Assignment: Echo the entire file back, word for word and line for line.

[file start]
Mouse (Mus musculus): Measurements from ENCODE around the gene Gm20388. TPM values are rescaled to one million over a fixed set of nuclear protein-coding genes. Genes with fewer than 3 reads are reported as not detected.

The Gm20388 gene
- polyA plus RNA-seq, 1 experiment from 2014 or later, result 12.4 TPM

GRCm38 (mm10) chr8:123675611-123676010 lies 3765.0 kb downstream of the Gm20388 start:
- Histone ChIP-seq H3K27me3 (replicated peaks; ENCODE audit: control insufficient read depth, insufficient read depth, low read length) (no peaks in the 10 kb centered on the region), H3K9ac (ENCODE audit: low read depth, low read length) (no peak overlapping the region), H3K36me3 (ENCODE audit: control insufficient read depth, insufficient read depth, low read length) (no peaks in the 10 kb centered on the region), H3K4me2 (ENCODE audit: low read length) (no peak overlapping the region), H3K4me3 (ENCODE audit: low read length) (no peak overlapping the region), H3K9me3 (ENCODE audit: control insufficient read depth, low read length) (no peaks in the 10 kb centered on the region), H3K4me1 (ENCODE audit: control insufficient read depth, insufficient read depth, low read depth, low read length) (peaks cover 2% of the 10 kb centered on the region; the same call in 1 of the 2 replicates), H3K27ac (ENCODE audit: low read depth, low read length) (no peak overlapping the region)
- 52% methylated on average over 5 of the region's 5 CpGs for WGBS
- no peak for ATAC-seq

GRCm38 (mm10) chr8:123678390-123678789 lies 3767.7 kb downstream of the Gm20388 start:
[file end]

Mouse (Mus musculus): Measurements from ENCODE around the gene Gm20388. TPM values are rescaled to one million over a fixed set of nuclear protein-coding genes. Genes with fewer than 3 reads are reported as not detected.

The Gm20388 gene
- polyA plus RNA-seq, 1 experiment from 2014 or later, result 12.4 TPM

GRCm38 (mm10) chr8:123675611-123676010 lies 3765.0 kb downstream of the Gm20388 start:
- Histone ChIP-seq H3K27me3 (replicated peaks; ENCODE audit: control insufficient read depth, insufficient read depth, low read length) (no peaks in the 10 kb centered on the region), H3K9ac (ENCODE audit: low read depth, low read length) (no peak overlapping the region), H3K36me3 (ENCODE audit: control insufficient read depth, insufficient read depth, low read length) (no peaks in the 10 kb centered on the region), H3K4me2 (ENCODE audit: low read length) (no peak overlapping the region), H3K4me3 (ENCODE audit: low read length) (no peak overlapping the region), H3K9me3 (ENCODE audit: control insufficient read depth, low read length) (no peaks in the 10 kb centered on the region), H3K4me1 (ENCODE audit: control insufficient read depth, insufficient read depth, low read depth, low read length) (peaks cover 2% of the 10 kb centered on the region; the same call in 1 of the 2 replicates), H3K27ac (ENCODE audit: low read depth, low read length) (no peak overlapping the region)
- 52% methylated on average over 5 of the region's 5 CpGs for WGBS
- no peak for ATAC-seq

GRCm38 (mm10) chr8:123678390-123678789 lies 3767.7 kb downstream of the Gm20388 start: